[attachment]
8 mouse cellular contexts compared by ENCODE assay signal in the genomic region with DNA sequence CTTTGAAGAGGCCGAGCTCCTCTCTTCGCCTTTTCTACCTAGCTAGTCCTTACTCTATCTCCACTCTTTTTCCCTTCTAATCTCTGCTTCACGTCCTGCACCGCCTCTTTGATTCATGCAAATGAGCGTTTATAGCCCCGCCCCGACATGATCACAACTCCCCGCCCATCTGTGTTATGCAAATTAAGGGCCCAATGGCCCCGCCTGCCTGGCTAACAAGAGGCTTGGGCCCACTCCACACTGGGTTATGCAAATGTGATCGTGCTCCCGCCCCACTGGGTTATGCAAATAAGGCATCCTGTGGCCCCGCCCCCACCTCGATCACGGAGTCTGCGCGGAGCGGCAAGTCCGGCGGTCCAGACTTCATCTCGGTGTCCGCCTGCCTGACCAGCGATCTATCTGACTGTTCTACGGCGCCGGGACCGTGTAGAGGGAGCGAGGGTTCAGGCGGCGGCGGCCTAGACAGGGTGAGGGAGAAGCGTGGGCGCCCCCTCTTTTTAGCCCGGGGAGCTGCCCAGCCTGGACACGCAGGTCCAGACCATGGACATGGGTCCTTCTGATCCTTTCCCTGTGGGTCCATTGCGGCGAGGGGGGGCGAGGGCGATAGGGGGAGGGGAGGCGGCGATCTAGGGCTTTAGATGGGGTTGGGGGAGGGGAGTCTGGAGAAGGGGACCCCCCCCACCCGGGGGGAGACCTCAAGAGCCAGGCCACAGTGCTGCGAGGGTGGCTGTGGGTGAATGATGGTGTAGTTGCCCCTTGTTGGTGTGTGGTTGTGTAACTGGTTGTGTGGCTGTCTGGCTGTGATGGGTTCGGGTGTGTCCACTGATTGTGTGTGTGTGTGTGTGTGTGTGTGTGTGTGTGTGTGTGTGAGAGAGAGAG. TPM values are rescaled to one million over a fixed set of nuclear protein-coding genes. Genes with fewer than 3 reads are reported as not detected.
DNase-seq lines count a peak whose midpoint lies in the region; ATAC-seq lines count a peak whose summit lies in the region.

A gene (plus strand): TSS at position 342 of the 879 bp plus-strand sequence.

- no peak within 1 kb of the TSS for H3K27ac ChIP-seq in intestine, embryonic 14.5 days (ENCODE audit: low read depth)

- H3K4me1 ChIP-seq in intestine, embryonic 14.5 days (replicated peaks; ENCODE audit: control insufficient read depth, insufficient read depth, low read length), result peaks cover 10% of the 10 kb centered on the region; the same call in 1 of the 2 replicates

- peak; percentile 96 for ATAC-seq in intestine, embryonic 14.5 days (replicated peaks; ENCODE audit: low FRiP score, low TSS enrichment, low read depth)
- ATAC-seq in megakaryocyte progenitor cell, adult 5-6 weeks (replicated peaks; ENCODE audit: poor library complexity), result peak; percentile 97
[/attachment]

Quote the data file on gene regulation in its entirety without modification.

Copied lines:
8 mouse cellular contexts compared by ENCODE assay signal in the genomic region with DNA sequence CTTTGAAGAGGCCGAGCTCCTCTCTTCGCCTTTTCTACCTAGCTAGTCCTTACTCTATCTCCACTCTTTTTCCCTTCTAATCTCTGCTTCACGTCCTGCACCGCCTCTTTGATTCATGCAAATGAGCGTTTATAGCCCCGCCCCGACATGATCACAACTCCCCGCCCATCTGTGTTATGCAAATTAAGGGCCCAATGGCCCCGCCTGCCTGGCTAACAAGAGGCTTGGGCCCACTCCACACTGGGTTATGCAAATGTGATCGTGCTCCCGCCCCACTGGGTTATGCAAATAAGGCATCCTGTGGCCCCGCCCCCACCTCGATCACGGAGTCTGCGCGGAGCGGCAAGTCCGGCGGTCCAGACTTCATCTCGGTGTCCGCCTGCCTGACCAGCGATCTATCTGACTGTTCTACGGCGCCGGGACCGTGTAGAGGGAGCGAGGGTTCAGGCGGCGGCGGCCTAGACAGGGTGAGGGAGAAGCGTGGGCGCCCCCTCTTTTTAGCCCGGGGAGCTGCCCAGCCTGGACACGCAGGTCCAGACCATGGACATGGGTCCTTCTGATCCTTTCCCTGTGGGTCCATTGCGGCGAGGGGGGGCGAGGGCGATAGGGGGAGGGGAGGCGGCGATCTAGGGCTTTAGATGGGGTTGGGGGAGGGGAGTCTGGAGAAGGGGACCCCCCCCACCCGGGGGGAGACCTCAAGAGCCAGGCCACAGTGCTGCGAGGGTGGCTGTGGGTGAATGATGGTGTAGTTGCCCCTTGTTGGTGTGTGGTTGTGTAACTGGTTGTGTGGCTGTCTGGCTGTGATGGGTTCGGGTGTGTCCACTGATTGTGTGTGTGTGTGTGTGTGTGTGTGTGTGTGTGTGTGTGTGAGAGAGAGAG. TPM values are rescaled to one million over a fixed set of nuclear protein-coding genes. Genes with fewer than 3 reads are reported as not detected.
DNase-seq lines count a peak whose midpoint lies in the region; ATAC-seq lines count a peak whose summit lies in the region.

A gene (plus strand): TSS at position 342 of the 879 bp plus-strand sequence.

- no peak within 1 kb of the TSS for H3K27ac ChIP-seq in intestine, embryonic 14.5 days (ENCODE audit: low read depth)

- H3K4me1 ChIP-seq in intestine, embryonic 14.5 days (replicated peaks; ENCODE audit: control insufficient read depth, insufficient read depth, low read length), result peaks cover 10% of the 10 kb centered on the region; the same call in 1 of the 2 replicates

- peak; percentile 96 for ATAC-seq in intestine, embryonic 14.5 days (replicated peaks; ENCODE audit: low FRiP score, low TSS enrichment, low read depth)
- ATAC-seq in megakaryocyte progenitor cell, adult 5-6 weeks (replicated peaks; ENCODE audit: poor library complexity), result peak; percentile 97